Pride And Prejudice

Jane Austen?s Pride and Prejudice portrays its characters in many different lights. There is a wide range of backgrounds and personalities of the people within the novel and also a wide range of character development. The use of flat characters in Pride and Prejudice is primarily to show consequences of having a flat, undeveloped personality such as leading a dull and boring life, being miserable throughout marriage, not getting what is desired from life, and being a social outcast.
Getting married was a top priority for most every character in Pride and Prejudice. It was no surprise when Mr. Collins asked Charlotte to be his wife she accepted without hesitation. Charlotte had never shown any signs of love or sweet emotion towards him and she was never really interested in any prospect of marriage. Therefore, we are led to believe that Charlotte married Mr. Collins just to be married. There was no love shared prior to their marriage and after they were married, they led a pretty dull life and had generally the same schedule day after day. This couples development is limited by phasing them out of the novel. There is not much said about the Collins' after they marry. Austen?s use of Mr. Collins and Charlotte as flat characters is to show that marrying just to be married can lead to an unhappy life and to show the importance of marrying for love.
Although the Collins' lead a dull life, Mr. Bennet has the opportunity not to. There is plenty to keep him occupied with having five daughters and possibilities of marriage proposals. This, however, is not a concern of Mr. Bennet. First, he never seemed interested in pursuing a fatherly role towards his daughters. This is evident when Lydia turns out like she does and marries Wickham. Secondly, he is not interested in being a husband to Mrs. Bennet. There is no affection shown towards Mrs. Bennet at any point throughout the novel. In this way he is also not being a good role model for his children. In spite of the fact that Mr. Bennet is very inattentive to the rest of his family, there is one thing that he seems to care about. He loves to be in his library. It is perhaps his hideout from having to admit to himself and others all that he has not done to make a happier and different life for himself. Mr. Bennet has given up on his life, his daughters, his marriage, and himself. He is very undeveloped as a character and has no desire to become anything other than what he already is. Austen limits Mr. Bennet?s development for a very good reason; to show the possible consequences of selling yourself short and not taking any initiative to start over in life and enjoy what could possibly arise if change occurred.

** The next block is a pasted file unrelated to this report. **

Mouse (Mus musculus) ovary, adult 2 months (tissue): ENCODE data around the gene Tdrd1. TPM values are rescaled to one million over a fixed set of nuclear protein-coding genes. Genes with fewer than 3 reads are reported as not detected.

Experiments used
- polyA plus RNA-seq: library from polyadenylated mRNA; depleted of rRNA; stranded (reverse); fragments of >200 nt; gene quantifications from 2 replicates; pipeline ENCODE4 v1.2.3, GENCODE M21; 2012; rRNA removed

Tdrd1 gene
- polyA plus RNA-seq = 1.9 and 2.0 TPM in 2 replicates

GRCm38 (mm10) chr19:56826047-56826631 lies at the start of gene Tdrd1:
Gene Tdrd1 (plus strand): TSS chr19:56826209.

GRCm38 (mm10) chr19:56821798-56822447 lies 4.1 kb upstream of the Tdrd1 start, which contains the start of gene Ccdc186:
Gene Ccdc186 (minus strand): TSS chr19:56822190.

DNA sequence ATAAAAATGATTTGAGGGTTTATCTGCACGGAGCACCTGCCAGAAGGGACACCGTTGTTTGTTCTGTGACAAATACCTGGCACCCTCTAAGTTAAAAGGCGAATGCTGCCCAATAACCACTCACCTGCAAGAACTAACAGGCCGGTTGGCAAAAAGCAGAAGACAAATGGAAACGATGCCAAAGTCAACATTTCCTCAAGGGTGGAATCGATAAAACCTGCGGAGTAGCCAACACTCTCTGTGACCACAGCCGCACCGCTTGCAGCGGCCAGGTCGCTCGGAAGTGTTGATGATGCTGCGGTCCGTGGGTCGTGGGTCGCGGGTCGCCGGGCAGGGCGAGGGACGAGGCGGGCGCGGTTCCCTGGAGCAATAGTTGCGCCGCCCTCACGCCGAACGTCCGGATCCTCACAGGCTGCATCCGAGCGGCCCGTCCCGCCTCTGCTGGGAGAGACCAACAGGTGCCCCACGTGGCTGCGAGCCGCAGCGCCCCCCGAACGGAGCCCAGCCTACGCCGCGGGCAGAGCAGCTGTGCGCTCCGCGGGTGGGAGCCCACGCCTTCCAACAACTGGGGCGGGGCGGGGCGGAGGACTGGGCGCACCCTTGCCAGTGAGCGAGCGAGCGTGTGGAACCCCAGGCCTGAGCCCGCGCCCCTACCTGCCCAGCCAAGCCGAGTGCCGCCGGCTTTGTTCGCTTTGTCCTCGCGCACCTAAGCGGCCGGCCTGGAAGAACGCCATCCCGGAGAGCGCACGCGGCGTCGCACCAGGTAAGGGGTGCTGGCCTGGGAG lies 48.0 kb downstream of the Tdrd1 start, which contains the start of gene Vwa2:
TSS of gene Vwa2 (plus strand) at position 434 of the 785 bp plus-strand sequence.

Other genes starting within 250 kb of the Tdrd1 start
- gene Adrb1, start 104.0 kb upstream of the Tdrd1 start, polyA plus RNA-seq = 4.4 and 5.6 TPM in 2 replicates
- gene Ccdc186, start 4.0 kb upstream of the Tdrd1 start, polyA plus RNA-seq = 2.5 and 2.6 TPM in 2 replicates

Similar to her father and the Collins', Mary is an undeveloped character with a very flat personality. Austen portrays Mary as a loner and moral imperfection. Never is she seen attending balls or socializing as her sisters are and she shows no interest in much besides reading for the majority of each day. Although the rest of the Bennet girls seem to have numerous friends, Mary seems to have not even one and never spends any time with her sisters. There have also been no men interested in Mary and will continue to not be due to her unsociable behavior. This can and will affect her happiness later in life because being married is an important part of the times and society that she lives in. Mary will not live a very exciting and prosperous life if she continues to be a flat character. Intellectually speaking, she has a lot to offer such as musical talent and a wide array of knowledge. However, being unsociable, she has never been in any situation to show off her good traits. The point Jane Austen is making by using Mary as a flat character is that nothing can be gained by sitting around and being dull and unsociable. Life and everything that is exciting will pass you by before getting what is desired if no action is taken to enjoy it.
Jane Austen?s use of flat characters is very important in Pride and Prejudice. Flat characters portray images of characters leading dull and boring lives, being miserable in